be a leader.
The development of leaders is possible on a scale far beyond anything we have ever attempted
Many dismiss the subject with the confident assertion that leaders are born not made'. Nonsense! Most of what leaders have that enables them to lead is learned. Leadership is not a mysterious activity. It is possible to describe the tasks that leaders perform. And the capacity to perform those tasks is widely distributed in the population
We have barely scratched the surface in our efforts toward leadership development.
In this practical book John Gardner offers his hands on advice for type of leadership
required for the increasingly complex challenges that regional stewards face today. He
outlines how strategic leaders distinguish themselves in at least six major respects.
1. They think longer term
2. They grasp relationships to the larger realities
3. They reach and influence constituencies beyond their jurisdiction, beyond boundaries
4. They put heavy emphasis on the intangibles of vision, values, and motivation
5. They have political skill to cope with conflicting requirements of multiple constituencies
6. They think in terms of renewal.
Gardner goes on to outline in detail the key tasks of leadership:
Achieving workable unity
Serving as a symbol
Representing the group
"On Leadership" cont
Beyond these specific leadership attributes and tasks which are described in each of the
chapters of his book, there are two other features that stand out: the moral
dimension of leadership and the importance of releasing human possibilities. At the core of
John Gardner's view of leadership is the idea of responsibility. In fact, in he has spoken and
written about regional stewards as the "responsibles". Here is what he has to say on what
characterizes morally responsible leaders
1. The Release of Human Possibilities: "There are great untapped reservoirs of human
energy an capacity awaiting leaders who can tap them and societies that deserve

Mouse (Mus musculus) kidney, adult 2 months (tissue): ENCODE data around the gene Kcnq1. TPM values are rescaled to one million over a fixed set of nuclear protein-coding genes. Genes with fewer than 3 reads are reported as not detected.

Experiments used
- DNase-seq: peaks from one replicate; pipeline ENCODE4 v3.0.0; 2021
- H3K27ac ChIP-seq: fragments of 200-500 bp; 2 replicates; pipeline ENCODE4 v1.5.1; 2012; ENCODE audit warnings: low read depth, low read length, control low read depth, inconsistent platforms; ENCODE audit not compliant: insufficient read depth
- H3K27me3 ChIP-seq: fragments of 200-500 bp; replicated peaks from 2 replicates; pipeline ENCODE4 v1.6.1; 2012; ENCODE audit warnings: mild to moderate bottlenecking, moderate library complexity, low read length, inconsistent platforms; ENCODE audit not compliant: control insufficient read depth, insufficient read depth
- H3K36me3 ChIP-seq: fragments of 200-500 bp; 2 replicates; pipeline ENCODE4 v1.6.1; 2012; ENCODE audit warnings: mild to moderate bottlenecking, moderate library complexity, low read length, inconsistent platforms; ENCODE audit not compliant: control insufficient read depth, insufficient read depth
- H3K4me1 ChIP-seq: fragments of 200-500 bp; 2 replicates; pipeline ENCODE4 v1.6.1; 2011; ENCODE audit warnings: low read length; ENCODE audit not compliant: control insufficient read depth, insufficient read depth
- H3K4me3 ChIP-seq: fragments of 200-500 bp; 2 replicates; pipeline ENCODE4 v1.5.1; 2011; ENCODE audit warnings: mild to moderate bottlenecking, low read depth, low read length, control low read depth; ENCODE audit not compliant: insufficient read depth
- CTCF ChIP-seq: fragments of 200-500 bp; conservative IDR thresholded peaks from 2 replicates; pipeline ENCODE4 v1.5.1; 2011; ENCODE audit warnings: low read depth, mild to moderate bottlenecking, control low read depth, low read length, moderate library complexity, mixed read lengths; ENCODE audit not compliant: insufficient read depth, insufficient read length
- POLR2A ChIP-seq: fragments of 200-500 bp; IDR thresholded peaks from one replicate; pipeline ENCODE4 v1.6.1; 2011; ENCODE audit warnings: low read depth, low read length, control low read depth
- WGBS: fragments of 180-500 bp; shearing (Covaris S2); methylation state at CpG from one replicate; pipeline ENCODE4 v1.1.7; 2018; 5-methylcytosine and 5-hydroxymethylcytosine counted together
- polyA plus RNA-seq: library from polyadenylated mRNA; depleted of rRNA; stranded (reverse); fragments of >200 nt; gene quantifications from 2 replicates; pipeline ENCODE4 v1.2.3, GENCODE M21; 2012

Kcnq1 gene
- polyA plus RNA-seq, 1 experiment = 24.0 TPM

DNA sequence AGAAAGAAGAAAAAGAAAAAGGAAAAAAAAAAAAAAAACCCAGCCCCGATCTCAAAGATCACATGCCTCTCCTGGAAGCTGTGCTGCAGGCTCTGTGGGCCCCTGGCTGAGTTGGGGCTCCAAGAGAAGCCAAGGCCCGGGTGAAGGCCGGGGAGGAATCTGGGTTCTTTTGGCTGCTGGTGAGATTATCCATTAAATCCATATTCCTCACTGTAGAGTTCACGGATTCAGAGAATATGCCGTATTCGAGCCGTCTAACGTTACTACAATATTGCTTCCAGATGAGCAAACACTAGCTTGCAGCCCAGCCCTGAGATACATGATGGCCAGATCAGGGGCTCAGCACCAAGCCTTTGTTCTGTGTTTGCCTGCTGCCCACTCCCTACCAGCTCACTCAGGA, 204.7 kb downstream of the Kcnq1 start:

2. Shared Values and Beliefs: "Societies need shared values and beliefs. Among the
fundamental values in our society are justice, liberty, equality of opportunity and
dignity of the individual
. We must hope for leaders that will help us keep alive
defend these fundamental values"
3. Individual Initiative and Responsibility "Given our ideals of individual
responsibility, our leaders have obligations to encourage the active involvement of
constituents or followers in pursuit of group goals"
In re-reading "On Leadership," in light of the many lessons learned as well as the events of September 11, 2001, I was struck by the following:
In time of crisis, individuals discover unsuspected strengths and a capacity for
bravery, endurance, generosity and locality beyond expectations. An increase in the
incidence of crises would not be welcome, but one must not dismiss the thought of
those hidden capabilities. In all of us there are undiscovered gifts, untested
On Leadership (Paperback) by John W. Gardner
John Gardner, Uncommon American - from the PBS documentary. Includes detailed biography, historic photographs, video clips, and excerpts from writings.
John Gardners Writings
How to Cite this Page
"John Gardner on Leadership." 123HelpMe.com. 29 May 2015